If you recognized the lyric from above, good job. If you didn’t recognize the lyric it’s from the song Trenchtown Rock (1971) written and performed by Bob Marley. Trenchtown is a neighboorhood in Kingston, Jamaica. It is considered the birthplace of Reggae music.
One good thing about music, when it hits you feel no pain
So hit me with music, hit me with music.
I can have a complete sensory experience with this song just by closing my eyes. The music washes over me like waves wash over people standing in the ocean. But it’s not just this song that can effect me profoundly. There are songs that can make me incredibly sad, ones that cause unbearable happiness, and ones that make me feel like I can fly.
Some songs are linked with a time frame and a lot of people experience this phenomena. Music learned during adolescence, a time of mental growth and new experiences, seems particularly likely to transport people back in time. The tendency to remember the pop hits of the [insert decade here] is called a reminiscence bump. Music helps people suffering from dementia and loss of memory from traumatic brain injury because music, essentially, hangs out in the same area of the brain as our past memories and emotions. (Want to have some kind of meaningful dialogue with Grandma? Make a playlist of music that was popular at the time of her adolescence – the soundtrack of her life – and she will start talking about her life.)
For me, some songs are also linked with people. I wasn’t really aware of that link until a couple of years ago; until the week I euthanized my 12-year old dog and drove halfway across the U.S. to attend my aunt’s funeral and drove back home. I listen to the radio when I drive and there I was – driving, singing along with the radio, and every once in a while, without warning or provocation, tears would well up and spill over. The connection between a person and a song probably isn’t a direct one. Just as people with memory issues associate a person to an emotion (which is why Grandma is happy to see you even though she doesn’t actually remember who you are) I was likely unconsciously associating a song with an emotion and, if that emotion was one I associated with my aunt, then BOOM, lightning and “Oh, how I wish it would rain … ” (The Temptations, 1967)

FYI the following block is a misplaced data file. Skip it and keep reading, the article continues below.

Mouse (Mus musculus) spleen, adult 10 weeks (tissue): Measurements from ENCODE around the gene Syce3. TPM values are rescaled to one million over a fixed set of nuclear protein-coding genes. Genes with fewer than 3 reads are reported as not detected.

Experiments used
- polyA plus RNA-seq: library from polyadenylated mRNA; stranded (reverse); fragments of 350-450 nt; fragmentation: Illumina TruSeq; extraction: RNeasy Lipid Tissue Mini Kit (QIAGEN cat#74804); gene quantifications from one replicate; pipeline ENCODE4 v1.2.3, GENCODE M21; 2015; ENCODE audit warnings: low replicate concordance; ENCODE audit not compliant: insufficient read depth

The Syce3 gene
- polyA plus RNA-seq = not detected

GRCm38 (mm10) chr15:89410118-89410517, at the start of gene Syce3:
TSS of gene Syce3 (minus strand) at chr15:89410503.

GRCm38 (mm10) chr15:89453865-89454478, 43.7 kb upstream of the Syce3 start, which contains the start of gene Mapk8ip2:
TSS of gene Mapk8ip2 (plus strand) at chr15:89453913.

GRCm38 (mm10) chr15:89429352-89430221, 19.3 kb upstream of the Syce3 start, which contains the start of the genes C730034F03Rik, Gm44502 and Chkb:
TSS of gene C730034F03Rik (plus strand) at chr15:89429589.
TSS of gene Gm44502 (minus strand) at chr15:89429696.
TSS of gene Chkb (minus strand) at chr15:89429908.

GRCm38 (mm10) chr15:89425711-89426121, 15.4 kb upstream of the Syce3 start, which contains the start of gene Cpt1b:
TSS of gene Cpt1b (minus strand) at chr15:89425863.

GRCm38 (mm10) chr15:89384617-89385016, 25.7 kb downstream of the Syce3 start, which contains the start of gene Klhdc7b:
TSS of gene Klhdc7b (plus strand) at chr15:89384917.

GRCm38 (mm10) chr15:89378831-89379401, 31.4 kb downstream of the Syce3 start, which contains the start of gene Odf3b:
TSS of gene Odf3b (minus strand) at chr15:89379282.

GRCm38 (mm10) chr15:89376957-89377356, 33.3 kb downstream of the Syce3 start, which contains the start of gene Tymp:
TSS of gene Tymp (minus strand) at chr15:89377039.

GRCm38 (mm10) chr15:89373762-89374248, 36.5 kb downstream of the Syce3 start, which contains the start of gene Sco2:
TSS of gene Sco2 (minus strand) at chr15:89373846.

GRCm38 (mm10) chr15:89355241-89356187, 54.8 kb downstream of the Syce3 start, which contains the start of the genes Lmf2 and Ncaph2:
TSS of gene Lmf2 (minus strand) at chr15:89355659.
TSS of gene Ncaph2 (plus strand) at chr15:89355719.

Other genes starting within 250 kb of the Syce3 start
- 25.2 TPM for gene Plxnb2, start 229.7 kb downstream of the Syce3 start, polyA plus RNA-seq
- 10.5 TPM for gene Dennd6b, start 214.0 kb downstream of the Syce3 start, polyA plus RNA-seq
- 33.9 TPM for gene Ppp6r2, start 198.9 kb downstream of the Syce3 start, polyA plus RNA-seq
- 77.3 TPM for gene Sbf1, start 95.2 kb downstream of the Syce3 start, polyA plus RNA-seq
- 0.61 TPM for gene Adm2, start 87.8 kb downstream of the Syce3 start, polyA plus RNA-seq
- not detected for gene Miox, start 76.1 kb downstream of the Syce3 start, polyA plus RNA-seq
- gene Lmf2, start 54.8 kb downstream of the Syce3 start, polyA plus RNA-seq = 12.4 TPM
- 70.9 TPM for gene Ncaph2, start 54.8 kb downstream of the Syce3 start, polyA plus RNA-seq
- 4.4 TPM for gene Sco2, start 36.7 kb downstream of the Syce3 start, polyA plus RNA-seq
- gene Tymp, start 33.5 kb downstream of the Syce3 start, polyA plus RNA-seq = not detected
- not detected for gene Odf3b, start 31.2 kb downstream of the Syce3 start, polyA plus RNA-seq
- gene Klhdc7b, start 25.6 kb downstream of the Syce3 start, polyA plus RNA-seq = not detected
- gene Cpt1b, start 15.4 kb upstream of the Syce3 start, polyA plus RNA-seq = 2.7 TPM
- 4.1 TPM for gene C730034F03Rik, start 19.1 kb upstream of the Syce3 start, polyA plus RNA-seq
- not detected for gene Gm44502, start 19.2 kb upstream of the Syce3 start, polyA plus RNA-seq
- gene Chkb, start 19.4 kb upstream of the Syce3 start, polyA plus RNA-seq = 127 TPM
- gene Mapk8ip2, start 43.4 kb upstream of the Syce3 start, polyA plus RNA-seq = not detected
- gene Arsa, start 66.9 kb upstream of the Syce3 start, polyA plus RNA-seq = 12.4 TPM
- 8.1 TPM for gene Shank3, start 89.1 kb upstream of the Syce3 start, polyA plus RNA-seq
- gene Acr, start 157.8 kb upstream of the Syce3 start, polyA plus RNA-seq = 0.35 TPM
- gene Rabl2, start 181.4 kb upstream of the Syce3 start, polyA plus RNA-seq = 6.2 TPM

Now that you have this information in your brain about memories and emotions and music, what should you do? Exactly, you should exploit it. I’m going to assume you are working for the common good, the betterment of humankind, or at the very least, are strongly motivated for self-improvement or mental well being. Use music as a motivational tool. Pick songs that evoke positive emotions and memories of the kind that help your situation. It doesn’t have to be “Eye of the Tiger” (Survivor, 1982) because you want to crush your opponent on the football field. It might be “All About That Bass” (Meghan Trainor, 2014) because you want to feel bold and empowered and that you can handle walking into a nightclub for the first time since your divorce even though you are worried you might puke. It might be “Martin” (Zac Brown Band, 2010) because that song makes you feel calm and peaceful and you desperately need to feel (and look) calm and peaceful. You pick your soundtrack.